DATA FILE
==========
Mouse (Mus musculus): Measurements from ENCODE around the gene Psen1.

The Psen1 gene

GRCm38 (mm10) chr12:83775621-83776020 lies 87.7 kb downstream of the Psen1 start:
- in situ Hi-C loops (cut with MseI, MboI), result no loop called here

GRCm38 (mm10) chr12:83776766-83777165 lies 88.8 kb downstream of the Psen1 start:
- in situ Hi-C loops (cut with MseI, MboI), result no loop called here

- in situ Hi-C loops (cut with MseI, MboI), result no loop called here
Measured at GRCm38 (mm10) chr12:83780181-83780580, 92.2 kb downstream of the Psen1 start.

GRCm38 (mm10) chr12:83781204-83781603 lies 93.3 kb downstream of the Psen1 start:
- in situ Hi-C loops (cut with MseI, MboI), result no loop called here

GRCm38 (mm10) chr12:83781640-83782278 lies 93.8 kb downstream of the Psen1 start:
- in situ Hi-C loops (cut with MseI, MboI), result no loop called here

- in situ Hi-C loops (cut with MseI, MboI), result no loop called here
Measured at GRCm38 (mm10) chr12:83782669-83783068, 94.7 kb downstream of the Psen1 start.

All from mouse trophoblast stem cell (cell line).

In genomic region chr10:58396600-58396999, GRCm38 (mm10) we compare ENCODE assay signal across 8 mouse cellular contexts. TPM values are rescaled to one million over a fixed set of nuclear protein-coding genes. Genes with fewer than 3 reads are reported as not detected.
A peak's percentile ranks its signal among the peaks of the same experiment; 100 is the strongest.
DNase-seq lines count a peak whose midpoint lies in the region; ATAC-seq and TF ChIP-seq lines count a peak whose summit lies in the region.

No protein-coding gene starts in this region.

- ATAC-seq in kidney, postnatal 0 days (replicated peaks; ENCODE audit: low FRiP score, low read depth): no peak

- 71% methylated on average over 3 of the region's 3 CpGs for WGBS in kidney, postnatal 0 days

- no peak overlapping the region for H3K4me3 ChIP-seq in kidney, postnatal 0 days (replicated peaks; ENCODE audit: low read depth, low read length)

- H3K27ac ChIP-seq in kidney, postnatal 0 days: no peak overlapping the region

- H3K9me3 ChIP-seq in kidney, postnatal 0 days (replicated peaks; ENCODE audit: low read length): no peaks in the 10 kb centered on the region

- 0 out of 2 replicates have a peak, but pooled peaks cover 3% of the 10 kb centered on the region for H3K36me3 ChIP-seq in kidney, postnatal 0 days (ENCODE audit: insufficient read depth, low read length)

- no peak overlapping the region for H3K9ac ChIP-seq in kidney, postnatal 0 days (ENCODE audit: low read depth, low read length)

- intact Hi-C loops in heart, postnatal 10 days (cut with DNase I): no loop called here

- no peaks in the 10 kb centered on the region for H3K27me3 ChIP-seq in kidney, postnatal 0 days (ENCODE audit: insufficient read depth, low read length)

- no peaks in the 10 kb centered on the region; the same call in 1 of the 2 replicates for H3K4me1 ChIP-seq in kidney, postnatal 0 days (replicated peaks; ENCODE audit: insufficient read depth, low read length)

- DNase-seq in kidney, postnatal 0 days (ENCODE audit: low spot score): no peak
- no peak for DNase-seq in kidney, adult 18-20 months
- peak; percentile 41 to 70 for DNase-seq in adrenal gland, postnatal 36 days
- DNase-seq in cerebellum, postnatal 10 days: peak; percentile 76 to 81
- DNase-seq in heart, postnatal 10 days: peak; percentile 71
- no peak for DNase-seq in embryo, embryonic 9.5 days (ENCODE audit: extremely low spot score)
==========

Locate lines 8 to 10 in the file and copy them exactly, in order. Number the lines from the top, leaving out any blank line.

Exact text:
Measured at GRCm38 (mm10) chr12:83780181-83780580, 92.2 kb downstream of the Psen1 start.

GRCm38 (mm10) chr12:83781204-83781603 lies 93.3 kb downstream of the Psen1 start:
- in situ Hi-C loops (cut with MseI, MboI), result no loop called here